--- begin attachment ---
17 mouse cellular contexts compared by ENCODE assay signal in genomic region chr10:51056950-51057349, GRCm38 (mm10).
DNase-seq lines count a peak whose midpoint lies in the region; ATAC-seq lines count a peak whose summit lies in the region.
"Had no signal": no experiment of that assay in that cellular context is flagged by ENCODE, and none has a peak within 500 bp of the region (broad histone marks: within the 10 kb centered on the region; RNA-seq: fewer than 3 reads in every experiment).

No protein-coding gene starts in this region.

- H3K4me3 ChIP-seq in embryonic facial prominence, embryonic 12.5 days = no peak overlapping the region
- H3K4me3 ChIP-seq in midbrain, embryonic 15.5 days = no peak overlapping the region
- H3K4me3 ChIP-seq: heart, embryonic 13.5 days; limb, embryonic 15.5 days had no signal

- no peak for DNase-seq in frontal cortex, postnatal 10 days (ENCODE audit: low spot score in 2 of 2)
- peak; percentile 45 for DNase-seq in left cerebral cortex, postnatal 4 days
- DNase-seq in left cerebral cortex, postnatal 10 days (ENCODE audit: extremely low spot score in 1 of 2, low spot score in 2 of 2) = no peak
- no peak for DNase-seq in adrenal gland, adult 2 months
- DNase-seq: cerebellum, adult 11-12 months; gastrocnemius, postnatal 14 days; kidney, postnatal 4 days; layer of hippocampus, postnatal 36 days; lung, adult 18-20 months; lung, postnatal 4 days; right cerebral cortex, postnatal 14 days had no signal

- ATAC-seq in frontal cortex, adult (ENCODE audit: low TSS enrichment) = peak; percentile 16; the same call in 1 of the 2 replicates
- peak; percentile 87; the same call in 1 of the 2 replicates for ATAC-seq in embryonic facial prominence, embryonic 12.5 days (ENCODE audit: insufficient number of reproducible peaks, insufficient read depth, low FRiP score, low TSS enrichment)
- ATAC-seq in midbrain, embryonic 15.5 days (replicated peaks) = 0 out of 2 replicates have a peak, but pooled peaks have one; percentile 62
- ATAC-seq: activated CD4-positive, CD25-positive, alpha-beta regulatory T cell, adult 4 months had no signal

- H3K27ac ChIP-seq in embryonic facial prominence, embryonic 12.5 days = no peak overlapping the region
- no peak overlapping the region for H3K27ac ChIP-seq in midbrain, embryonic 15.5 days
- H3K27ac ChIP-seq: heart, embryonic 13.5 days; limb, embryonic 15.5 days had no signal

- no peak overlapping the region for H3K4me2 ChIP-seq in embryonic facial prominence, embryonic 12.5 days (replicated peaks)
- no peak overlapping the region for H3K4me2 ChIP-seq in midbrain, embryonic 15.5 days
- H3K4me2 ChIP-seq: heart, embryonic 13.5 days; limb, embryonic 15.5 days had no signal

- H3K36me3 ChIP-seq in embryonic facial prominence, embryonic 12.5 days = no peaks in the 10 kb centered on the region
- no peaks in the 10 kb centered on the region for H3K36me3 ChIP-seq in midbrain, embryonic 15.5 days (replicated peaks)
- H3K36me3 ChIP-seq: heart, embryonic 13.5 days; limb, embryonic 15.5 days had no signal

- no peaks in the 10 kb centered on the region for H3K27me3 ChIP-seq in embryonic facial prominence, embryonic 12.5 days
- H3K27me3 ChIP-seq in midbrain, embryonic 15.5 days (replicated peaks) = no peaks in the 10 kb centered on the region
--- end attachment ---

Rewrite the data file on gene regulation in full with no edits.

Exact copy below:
17 mouse cellular contexts compared by ENCODE assay signal in genomic region chr10:51056950-51057349, GRCm38 (mm10).
DNase-seq lines count a peak whose midpoint lies in the region; ATAC-seq lines count a peak whose summit lies in the region.
"Had no signal": no experiment of that assay in that cellular context is flagged by ENCODE, and none has a peak within 500 bp of the region (broad histone marks: within the 10 kb centered on the region; RNA-seq: fewer than 3 reads in every experiment).

No protein-coding gene starts in this region.

- H3K4me3 ChIP-seq in embryonic facial prominence, embryonic 12.5 days = no peak overlapping the region
- H3K4me3 ChIP-seq in midbrain, embryonic 15.5 days = no peak overlapping the region
- H3K4me3 ChIP-seq: heart, embryonic 13.5 days; limb, embryonic 15.5 days had no signal

- no peak for DNase-seq in frontal cortex, postnatal 10 days (ENCODE audit: low spot score in 2 of 2)
- peak; percentile 45 for DNase-seq in left cerebral cortex, postnatal 4 days
- DNase-seq in left cerebral cortex, postnatal 10 days (ENCODE audit: extremely low spot score in 1 of 2, low spot score in 2 of 2) = no peak
- no peak for DNase-seq in adrenal gland, adult 2 months
- DNase-seq: cerebellum, adult 11-12 months; gastrocnemius, postnatal 14 days; kidney, postnatal 4 days; layer of hippocampus, postnatal 36 days; lung, adult 18-20 months; lung, postnatal 4 days; right cerebral cortex, postnatal 14 days had no signal

- ATAC-seq in frontal cortex, adult (ENCODE audit: low TSS enrichment) = peak; percentile 16; the same call in 1 of the 2 replicates
- peak; percentile 87; the same call in 1 of the 2 replicates for ATAC-seq in embryonic facial prominence, embryonic 12.5 days (ENCODE audit: insufficient number of reproducible peaks, insufficient read depth, low FRiP score, low TSS enrichment)
- ATAC-seq in midbrain, embryonic 15.5 days (replicated peaks) = 0 out of 2 replicates have a peak, but pooled peaks have one; percentile 62
- ATAC-seq: activated CD4-positive, CD25-positive, alpha-beta regulatory T cell, adult 4 months had no signal

- H3K27ac ChIP-seq in embryonic facial prominence, embryonic 12.5 days = no peak overlapping the region
- no peak overlapping the region for H3K27ac ChIP-seq in midbrain, embryonic 15.5 days
- H3K27ac ChIP-seq: heart, embryonic 13.5 days; limb, embryonic 15.5 days had no signal

- no peak overlapping the region for H3K4me2 ChIP-seq in embryonic facial prominence, embryonic 12.5 days (replicated peaks)
- no peak overlapping the region for H3K4me2 ChIP-seq in midbrain, embryonic 15.5 days
- H3K4me2 ChIP-seq: heart, embryonic 13.5 days; limb, embryonic 15.5 days had no signal

- H3K36me3 ChIP-seq in embryonic facial prominence, embryonic 12.5 days = no peaks in the 10 kb centered on the region
- no peaks in the 10 kb centered on the region for H3K36me3 ChIP-seq in midbrain, embryonic 15.5 days (replicated peaks)
- H3K36me3 ChIP-seq: heart, embryonic 13.5 days; limb, embryonic 15.5 days had no signal

- no peaks in the 10 kb centered on the region for H3K27me3 ChIP-seq in embryonic facial prominence, embryonic 12.5 days
- H3K27me3 ChIP-seq in midbrain, embryonic 15.5 days (replicated peaks) = no peaks in the 10 kb centered on the region